We Knew 2024 Box Office Would Be Bad. But Not This Bad

Let’s get the worst of it out of the way: We estimate, at best, a $700 million total domestic gross for June, or 30 percent down from last year. We’ll close the month at least 25 percent below the first half of 2023. There’s no mystery as to why: fewer high-impact releases, with last year’s strikes still taking their toll.

June also has three potential breakouts with “Bad Boys: Ride or Die” (Sony) Friday, “Inside Out 2” (Disney) June 14, and “A Quiet Place: Day One” (Paramount) June 28. They also have high expectations which, if met, would go some way to restoring confidence. Fall short and the argument of “Well, this movie was never meant to be a blockbuster” will have run its course.

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Everyone knew that 2024 would not be a great year. It was never going to equal the $9.1 billion of 2023, but $8.5 billion was the hope and $8 billion was the consensus. With at most $3.3 billion anticipated by June 30, optimists might see for $7.5 billion for the year — but lower is more likely.

The summer season will struggle to reach $3 billion, compared to $4 billion last year. We have about the same number of wide releases (26 last year, 25 this year), although 2024 has fewer titles with budgets over $200 million. Since studios know that box office will fall short, it needs another metric to make key decisions about future productions. That’s why breakouts will be key to assuring the industry that things can be better.

Martin Lawrence and Will Smith in Bad Boys: Ride or Die
‘Bad Boys: Ride or Die’Sony Pictures

We need the good signals to cancel out the bad ones. Between December 2021-July 2023, a 20-month period, 14 films had domestic grosses of over $300 million. Since “Barbie” and “Oppenheimer” last summer, no movie has hit that mark. Even if the films were lacking compared to their predecessors… not a single one? With fewer films, shouldn’t it mean less competition and greater opportunity?

Tracking has also become unreliable. Projections begin months ahead of releases and usually parallel the tracking that comes down the line, but in the past year we’ve seen repeated shortfalls in the tens of millions. Does that mean the historical models are now failing to reflect consumer behavior?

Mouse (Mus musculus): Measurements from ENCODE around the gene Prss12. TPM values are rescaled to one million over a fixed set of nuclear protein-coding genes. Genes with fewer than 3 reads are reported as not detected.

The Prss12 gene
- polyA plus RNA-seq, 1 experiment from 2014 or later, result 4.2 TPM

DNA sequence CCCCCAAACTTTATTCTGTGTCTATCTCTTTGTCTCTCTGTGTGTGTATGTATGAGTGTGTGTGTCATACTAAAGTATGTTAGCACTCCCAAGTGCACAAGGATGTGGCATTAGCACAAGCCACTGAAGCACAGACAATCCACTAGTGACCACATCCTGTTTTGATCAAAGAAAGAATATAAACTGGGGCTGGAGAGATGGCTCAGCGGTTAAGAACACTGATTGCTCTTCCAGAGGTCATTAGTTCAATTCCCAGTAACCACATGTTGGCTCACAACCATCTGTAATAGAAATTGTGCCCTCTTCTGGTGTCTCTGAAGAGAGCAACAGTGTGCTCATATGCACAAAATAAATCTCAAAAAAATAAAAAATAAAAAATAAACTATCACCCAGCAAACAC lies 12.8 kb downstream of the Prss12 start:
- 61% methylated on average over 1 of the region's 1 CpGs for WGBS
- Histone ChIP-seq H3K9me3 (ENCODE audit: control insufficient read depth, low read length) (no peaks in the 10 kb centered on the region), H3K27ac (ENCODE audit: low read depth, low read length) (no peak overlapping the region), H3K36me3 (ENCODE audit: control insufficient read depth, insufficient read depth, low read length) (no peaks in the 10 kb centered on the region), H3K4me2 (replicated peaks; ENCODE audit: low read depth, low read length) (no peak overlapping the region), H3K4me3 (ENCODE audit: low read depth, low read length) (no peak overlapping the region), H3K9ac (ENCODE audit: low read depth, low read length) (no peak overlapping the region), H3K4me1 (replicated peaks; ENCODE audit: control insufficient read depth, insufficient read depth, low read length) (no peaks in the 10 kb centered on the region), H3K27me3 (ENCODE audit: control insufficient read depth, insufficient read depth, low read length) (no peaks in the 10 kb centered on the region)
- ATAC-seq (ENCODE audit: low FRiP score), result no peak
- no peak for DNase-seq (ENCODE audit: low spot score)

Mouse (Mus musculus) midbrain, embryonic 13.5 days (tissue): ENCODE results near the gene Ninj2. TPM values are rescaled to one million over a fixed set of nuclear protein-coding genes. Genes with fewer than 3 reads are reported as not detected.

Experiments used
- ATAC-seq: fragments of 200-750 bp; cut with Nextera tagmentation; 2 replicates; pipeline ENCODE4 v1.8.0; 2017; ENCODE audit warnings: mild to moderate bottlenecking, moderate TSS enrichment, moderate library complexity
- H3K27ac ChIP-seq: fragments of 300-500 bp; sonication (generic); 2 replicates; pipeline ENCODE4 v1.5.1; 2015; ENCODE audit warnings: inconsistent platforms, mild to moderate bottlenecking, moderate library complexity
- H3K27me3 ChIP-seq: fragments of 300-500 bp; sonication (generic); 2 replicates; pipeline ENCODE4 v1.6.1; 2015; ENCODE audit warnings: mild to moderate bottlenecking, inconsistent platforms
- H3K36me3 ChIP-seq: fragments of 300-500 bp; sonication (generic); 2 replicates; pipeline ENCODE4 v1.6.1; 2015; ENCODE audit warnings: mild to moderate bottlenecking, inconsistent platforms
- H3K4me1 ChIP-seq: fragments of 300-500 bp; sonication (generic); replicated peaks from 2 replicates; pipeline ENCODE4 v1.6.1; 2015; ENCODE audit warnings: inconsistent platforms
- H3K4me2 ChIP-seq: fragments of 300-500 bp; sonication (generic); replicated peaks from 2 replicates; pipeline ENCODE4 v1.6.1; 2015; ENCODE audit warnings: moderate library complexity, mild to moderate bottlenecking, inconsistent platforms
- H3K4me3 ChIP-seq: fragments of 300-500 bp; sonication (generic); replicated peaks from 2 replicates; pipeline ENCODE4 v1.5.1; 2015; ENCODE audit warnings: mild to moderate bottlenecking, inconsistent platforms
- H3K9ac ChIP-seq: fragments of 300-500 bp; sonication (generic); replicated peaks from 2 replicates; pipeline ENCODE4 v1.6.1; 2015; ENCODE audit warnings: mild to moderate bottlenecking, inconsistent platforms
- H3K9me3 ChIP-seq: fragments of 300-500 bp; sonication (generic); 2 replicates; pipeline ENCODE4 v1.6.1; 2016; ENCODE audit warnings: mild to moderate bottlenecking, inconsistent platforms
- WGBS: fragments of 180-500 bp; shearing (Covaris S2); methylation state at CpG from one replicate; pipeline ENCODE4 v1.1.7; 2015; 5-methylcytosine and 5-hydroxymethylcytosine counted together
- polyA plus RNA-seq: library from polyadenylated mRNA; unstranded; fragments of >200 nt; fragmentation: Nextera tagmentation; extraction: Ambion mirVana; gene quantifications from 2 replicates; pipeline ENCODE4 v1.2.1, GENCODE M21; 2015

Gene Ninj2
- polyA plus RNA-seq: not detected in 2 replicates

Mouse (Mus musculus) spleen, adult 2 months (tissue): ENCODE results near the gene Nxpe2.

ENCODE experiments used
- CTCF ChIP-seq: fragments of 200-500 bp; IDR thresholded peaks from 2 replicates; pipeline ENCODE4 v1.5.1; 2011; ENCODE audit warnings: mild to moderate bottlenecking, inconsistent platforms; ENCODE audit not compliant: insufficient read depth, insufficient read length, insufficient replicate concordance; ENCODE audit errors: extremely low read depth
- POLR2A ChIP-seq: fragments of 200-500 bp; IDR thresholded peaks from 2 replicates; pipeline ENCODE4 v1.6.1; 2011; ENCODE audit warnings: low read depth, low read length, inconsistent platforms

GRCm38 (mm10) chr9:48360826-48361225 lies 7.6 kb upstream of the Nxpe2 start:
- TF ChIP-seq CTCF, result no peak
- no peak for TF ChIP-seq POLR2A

In May, we projected that the month could gross $750 million, down from 2023’s $800 million. It was $570 million after five films with high expectations (“The Fall Guy,” “Kingdom of the Planet of the Apes,” “IF,” “Furiosa,” and “The Garfield Movie”) collectively fell short.

There’s reason to believe that even when better box-office times come, they will not come close to achieving new peaks. (The high was $11.9 billion in 2018, which would be around $14 billion now.) If that’s the case, expect fewer films, less risk-taking, and ultimately a negative impact on already-reeling theaters.

The fourth “Bad Boys” film is the first major non-fantasy action film of the year. It follows the third installment in 2020, which managed over $200 million before COVID hit. In normal times, particularly with little competition, it should do close to $50 million. An X factor is potential damage to the Will Smith brand.

“Inside Out 2” will do better, with a shot at reaching $300 million, but that pales compared to past Pixar performances. “Incredibles 2” grossed (adjusted) over $600 million, more than 50 percent better than the first “Incredibles.” “Inside Out” in 2015 adjusted grossed nearly $400 million.

Are prequels a problem? That’s one excuse offered for the weak “Furiosa” performance. “A Quiet Place: Day One” will be a test, and the first in the franchise not directed by John Krasinski. Those factors suggest it won’t reach the over-$160 million total of its predecessors.

HORIZON: AN AMERICAN SAGA - CHAPTER 1, Kevin Costner, 2024. © Warner Bros. /Courtesy Everett Collection
‘Horizon: An American Saga – Chapter 1’©Warner Bros/Courtesy Everett Collection

Before its disappointing Cannes premiere, Kevin Costner’s “Horizon: An American Saga — Chapter 1” (Warner Bros.) had high hopes for its June 28 release. It can’t have much impact on the month’s total, but initial hopes were for a $25 million-$30 million debut.

Also new wide this month are “The Watchers” (WB) this Friday, an Irish-set horror fantasy with Dakota Fanning, and Jeff Nichols’ “The Bikeriders” (Focus) June 21. Both are expected to do $25 million-$35 million for their full runs.

Holdovers and additional openers won’t add a huge amount to the month, which puts more pressure on the new top releases. Last June, they provided $250 million.

At this point, underperformance impacts more than studio decisions. Theater closures continue as National Amusements closed its Bronx New York Grand Concourse Plaza theater. It was one of only two complexes to serve a borough of 1.7 million people. (The landlord says he hopes to find a new operator.)

A steady drip of closings are making theaters more remote for more people — and making home viewing seem like the only reasonable option.

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